Brandon Paluch, Nolan Thier, Sam Eddy, Andrew Gonzalez and manager Kyle Schaller are the five varsity seniors who have been committed to the boys basketball program all four years of high school. Because these players have poured countless hours into preparing for each season, their leadership has become vital to the team’s performance.
“Being a senior on the team with a bunch of younger guys, not only do we have to lead with our voices, but also by leading by example,” Eddy said.
Although many see leaders as being vocal, the seniors this year have emphasized leadership through action.
“I make my presence known on the court by actions,” Thier said. “We don›t really try to speak as leaders because actions speak louder than words.”
However, when the time is right, the seniors said they don’t hesitate to speak up and let the team know what they need to improve on.
“In the locker room I think we are kind of the loudest people, especially before games, always getting everyone ready to start the game with energy and focus,” Gonzalez said.
Some of the seniors also mentioned that they picked up these leadership skills from past upperclassmen and are now filling their shoes today.
“Going through the program these last couple years, one of the ways I learned from the upperclassmen was always watching when we were practicing with the varsity team– what the older players did and just feeding off their energy,” Eddy said. “I really just focused on doing the things they did that helped them become successful basketball players.”
The team started off slowly this season, losing their first two games, but near the end of the season, the team had a winning record of 17-9, an improvement from last year’s record, which was 14 wins and 16 losses.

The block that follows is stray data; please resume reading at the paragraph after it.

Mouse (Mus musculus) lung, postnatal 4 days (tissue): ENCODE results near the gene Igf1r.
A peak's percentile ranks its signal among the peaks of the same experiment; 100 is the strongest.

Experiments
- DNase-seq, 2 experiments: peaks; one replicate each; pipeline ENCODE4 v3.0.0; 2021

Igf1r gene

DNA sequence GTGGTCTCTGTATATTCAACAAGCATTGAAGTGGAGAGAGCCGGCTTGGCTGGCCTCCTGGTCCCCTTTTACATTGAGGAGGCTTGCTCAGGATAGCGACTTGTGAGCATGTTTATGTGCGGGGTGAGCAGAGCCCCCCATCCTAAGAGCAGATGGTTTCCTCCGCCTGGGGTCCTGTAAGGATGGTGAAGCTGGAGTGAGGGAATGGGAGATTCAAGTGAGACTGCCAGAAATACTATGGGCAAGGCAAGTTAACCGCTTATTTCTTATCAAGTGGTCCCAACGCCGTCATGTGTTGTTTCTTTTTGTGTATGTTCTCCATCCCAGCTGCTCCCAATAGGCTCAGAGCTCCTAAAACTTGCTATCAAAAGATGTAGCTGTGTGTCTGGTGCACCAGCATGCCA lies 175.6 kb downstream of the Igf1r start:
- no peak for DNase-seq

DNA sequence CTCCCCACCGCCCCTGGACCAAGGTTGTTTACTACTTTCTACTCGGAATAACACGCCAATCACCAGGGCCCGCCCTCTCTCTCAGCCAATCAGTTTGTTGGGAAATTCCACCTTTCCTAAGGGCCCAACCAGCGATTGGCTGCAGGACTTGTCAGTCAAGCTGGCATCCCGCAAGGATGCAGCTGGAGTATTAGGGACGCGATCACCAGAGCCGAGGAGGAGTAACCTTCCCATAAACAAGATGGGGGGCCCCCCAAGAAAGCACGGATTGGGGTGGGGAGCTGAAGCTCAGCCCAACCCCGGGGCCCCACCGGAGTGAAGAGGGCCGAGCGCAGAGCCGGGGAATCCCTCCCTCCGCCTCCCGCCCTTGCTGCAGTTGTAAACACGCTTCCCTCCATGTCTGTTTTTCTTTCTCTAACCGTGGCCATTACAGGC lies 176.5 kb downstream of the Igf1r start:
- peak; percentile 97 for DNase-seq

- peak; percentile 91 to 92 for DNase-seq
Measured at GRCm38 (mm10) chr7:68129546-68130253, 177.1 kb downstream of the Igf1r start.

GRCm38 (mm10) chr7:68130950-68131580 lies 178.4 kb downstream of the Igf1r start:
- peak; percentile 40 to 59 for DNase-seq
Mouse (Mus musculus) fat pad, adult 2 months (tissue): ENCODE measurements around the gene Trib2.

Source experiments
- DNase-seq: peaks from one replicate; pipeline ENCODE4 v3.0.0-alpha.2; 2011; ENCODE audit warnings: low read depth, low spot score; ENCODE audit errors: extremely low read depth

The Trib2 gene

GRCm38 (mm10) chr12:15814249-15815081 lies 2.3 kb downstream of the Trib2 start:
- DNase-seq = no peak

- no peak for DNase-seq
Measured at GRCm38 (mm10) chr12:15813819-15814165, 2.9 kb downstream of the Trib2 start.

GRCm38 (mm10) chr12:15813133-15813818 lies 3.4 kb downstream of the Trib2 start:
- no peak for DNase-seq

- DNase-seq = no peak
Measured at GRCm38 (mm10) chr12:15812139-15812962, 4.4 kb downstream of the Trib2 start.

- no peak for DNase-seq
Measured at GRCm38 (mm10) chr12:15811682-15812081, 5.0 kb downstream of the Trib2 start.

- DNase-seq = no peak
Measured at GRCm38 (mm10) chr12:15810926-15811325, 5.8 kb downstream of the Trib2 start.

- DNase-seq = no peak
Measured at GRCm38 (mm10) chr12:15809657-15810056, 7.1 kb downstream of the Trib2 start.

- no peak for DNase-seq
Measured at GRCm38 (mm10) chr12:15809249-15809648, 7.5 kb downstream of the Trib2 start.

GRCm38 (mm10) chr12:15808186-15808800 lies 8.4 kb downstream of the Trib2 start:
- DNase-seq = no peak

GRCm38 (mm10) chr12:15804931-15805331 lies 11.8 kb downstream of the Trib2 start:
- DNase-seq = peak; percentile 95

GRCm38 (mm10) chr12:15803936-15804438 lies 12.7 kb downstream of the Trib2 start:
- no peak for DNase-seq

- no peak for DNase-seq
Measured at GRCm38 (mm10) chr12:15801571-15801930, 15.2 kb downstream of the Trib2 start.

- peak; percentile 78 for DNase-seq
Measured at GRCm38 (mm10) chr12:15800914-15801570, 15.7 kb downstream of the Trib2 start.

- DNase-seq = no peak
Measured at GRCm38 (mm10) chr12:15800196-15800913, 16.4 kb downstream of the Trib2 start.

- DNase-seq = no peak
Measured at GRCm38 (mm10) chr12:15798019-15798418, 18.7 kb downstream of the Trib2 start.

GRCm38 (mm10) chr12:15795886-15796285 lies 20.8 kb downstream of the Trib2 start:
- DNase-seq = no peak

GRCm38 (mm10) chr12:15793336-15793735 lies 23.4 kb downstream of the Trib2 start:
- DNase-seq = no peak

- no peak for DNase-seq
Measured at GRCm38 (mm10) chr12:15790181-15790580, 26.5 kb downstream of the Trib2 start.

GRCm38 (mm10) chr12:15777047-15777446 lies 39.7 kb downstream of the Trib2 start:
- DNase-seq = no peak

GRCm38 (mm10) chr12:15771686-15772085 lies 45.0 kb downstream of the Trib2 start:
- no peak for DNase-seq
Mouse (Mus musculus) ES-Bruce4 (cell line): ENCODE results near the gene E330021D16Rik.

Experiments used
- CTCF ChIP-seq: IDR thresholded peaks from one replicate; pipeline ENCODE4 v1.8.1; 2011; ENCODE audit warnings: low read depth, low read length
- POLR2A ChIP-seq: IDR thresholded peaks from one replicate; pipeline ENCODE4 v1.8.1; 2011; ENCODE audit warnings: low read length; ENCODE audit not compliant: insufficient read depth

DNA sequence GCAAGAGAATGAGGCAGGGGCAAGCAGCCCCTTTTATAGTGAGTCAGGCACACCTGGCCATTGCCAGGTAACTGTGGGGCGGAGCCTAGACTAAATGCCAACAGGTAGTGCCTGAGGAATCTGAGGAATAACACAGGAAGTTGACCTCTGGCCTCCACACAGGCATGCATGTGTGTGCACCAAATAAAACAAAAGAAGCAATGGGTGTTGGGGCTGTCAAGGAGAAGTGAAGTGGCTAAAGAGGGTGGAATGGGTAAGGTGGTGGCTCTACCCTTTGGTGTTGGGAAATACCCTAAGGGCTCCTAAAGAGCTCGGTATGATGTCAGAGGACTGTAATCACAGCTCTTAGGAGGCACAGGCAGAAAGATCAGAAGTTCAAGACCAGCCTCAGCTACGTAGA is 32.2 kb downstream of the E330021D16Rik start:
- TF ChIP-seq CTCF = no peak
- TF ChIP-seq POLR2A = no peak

Although the stars of the team may be two dominant sophomores–Connor Enright and Scottie Ebube–leading the team on the court, the seniors continued to play major roles throughout the season.
“Overall leadership for the seniors is often shown through how they accept their roles and often, more importantly, how they accept the roles younger players are assuming,” Head Varsity Coach Matthew Badgley said. “Older players can have playing time reduced when younger, talented players appear, yet their roles, then, can become even more important, and the leadership of accepting new or adjusted roles can often determine the culture within the team.”
Going forward, the Mustangs not only had major expectations for this season but for the upcoming seasons as well.
“This year, I hope our underclassmen learn from our seniors that patience is important over the four years,” Badgley said. “Graduation will often create opportunities that they must be ready to assume.”